Gray and other pastors who attended the meeting, such as Alabama Pastor Van Moody, have faced much backlash for attending the meeting. Moody defended his attendance in a news conference and a video posted to social media. Moody explained that there were pastors in the room of various political persuasions and the pastors did not know ahead of time which other pastors would be attending.
Among those in the room were prominent pro-Trump Ohio Pastor Darrell Scott, who caught the initial wave of media attention from the meeting because he said that Trump might be the "most pro-black" given the administration's work on prison reform and the black unemployment rate hitting an all-time low since 1972.
Earlier this week, Hillsong NYC Pastor Carl Lentz defended Gray amid the rounds of criticism he's received, such as the disparaging remarks made by controversial Pastor Jamal Bryant who accused Gray of "uncle tomming."
"I do not respect those that would disparage another, for believing they must walk through an open door like this. John please remember, we are not allowed to pick and choose who we lead, who we love, who we influence," Lentz, who pastors to celebrities like Justin Bieber, wrote. "It doesn't matter if the person is hated, or universally loved. It doesn't matter if the person is homeless, or internationally famous. It does not matter if people will impugn your motives, or the motives of a person in this case, inviting you to HIS TABLE. We are under orders to do what's right. Especially in the face of what is wrong."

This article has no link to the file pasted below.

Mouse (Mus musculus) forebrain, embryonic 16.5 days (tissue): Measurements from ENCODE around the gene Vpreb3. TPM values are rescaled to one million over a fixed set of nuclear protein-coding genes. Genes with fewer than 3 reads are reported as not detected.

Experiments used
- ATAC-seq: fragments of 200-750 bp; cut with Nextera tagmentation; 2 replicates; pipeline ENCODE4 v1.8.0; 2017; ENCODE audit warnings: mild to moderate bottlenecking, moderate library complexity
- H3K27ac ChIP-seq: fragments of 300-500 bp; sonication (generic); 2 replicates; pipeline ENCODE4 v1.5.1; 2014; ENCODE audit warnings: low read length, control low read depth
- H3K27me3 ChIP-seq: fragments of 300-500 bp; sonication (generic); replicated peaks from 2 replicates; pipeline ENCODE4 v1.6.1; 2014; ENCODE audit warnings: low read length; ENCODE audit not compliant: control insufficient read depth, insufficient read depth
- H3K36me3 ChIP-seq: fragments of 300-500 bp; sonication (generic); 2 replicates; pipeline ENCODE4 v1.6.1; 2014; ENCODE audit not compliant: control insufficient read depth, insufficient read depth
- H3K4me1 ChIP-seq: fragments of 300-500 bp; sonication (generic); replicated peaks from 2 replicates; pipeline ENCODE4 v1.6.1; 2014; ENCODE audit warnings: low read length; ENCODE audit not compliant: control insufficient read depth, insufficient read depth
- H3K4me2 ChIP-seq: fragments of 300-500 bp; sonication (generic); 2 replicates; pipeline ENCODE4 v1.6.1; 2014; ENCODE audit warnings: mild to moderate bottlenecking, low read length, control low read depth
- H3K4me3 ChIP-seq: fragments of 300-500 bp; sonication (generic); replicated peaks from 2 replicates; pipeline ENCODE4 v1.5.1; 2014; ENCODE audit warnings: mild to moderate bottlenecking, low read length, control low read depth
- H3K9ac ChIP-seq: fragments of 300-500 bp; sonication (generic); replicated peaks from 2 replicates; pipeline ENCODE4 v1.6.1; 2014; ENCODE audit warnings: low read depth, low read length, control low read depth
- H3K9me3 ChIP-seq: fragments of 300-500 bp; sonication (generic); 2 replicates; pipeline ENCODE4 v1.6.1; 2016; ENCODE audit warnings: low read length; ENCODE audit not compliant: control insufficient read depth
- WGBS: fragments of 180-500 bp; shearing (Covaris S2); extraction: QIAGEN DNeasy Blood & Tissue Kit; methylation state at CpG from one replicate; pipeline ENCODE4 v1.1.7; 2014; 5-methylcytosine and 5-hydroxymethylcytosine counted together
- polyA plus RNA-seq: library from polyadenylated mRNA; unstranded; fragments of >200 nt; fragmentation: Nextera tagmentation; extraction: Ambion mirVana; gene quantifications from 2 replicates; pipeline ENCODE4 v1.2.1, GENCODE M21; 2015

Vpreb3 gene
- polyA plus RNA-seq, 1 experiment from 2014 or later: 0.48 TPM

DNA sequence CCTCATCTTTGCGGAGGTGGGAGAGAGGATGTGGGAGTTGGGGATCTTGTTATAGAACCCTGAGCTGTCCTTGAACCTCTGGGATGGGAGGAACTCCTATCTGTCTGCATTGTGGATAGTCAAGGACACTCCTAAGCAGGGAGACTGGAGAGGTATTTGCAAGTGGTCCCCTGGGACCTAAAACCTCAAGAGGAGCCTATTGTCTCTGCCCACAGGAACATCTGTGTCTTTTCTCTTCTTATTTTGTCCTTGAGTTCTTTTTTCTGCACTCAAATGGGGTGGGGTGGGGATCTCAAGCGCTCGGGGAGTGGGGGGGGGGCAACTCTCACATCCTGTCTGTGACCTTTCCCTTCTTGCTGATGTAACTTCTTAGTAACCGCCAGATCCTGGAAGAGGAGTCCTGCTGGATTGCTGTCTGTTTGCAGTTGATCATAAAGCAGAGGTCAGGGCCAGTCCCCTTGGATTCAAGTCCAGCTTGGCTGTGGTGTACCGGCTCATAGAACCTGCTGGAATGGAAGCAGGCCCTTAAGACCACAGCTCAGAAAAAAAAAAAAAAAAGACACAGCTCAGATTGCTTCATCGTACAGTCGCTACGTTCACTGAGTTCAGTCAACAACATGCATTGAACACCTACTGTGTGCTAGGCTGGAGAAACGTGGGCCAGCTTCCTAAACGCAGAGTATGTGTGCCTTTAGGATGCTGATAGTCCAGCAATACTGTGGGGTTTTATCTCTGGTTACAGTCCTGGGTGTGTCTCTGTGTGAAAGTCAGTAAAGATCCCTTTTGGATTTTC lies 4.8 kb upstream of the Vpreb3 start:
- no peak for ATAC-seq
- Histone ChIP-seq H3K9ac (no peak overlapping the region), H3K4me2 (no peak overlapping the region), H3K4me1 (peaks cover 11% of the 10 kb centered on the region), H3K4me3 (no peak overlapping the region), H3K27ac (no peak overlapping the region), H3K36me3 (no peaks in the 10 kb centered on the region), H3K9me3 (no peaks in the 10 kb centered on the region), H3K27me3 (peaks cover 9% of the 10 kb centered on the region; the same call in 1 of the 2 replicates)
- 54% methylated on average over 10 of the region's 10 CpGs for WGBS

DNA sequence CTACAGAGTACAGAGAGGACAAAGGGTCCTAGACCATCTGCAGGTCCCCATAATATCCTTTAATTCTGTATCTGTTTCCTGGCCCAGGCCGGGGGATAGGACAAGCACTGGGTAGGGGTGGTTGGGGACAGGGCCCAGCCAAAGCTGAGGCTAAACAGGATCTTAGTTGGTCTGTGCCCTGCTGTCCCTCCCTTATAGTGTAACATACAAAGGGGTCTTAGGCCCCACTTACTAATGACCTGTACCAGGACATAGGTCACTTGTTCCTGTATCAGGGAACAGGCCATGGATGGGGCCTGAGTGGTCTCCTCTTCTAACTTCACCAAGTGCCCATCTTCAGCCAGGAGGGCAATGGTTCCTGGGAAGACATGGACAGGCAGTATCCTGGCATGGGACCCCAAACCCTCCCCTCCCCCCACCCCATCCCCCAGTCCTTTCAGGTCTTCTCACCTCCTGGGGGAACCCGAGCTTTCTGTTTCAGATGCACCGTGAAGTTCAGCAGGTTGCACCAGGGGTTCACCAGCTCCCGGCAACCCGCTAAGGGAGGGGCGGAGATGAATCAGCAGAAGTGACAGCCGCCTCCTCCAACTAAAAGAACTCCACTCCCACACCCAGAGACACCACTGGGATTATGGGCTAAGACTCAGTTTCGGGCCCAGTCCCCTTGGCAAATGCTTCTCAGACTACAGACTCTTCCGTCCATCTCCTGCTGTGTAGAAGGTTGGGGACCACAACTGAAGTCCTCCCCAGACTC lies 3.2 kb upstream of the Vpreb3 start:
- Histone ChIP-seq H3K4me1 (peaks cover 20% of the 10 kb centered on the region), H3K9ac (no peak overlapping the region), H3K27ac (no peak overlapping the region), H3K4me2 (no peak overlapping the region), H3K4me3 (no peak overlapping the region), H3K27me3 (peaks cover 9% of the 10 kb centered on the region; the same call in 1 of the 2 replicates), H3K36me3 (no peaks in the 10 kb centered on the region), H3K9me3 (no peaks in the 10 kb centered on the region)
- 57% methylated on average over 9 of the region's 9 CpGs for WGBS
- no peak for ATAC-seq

"Somebody said to me 'yea but he was trying to use John as prop.' I laughed out loud," Lentz added. "I told him firstly, you don't know John. Secondly, that gives far too much credit to 'the other party.' Furthermore do you know how many times a meeting has started in life, when somebody had bad motives, yet the gospel prevailed? I'll take my chances on John Gray and the Grace of God all day, over somebody who thinks they are gonna have the upper hand."
It should be noted that following the meeting, Trump signaled a shift toward more openness to sentencing reform being included in a White House-backed prison reform bill when he met with a group of four Republican senators.
"[Critics do] not know that I have been working on this with this group for a long time, nearly a year-and-a-half," Maryland Bishop Harry Jackson, an evangelical adviser to the Trump administration who was included in the meeting, told CP. "This is not taking a picture. This is something that milestones are being talked about."